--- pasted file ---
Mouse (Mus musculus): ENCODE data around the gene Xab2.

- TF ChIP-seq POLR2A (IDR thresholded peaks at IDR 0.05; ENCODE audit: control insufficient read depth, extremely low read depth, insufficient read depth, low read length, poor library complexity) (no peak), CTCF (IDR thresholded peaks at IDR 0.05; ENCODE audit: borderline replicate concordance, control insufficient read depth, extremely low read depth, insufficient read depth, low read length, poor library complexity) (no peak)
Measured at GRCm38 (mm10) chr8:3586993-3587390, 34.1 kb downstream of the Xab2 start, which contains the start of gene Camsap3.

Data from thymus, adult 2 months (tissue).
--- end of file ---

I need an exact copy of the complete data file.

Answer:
Mouse (Mus musculus): ENCODE data around the gene Xab2.

- TF ChIP-seq POLR2A (IDR thresholded peaks at IDR 0.05; ENCODE audit: control insufficient read depth, extremely low read depth, insufficient read depth, low read length, poor library complexity) (no peak), CTCF (IDR thresholded peaks at IDR 0.05; ENCODE audit: borderline replicate concordance, control insufficient read depth, extremely low read depth, insufficient read depth, low read length, poor library complexity) (no peak)
Measured at GRCm38 (mm10) chr8:3586993-3587390, 34.1 kb downstream of the Xab2 start, which contains the start of gene Camsap3.

Data from thymus, adult 2 months (tissue).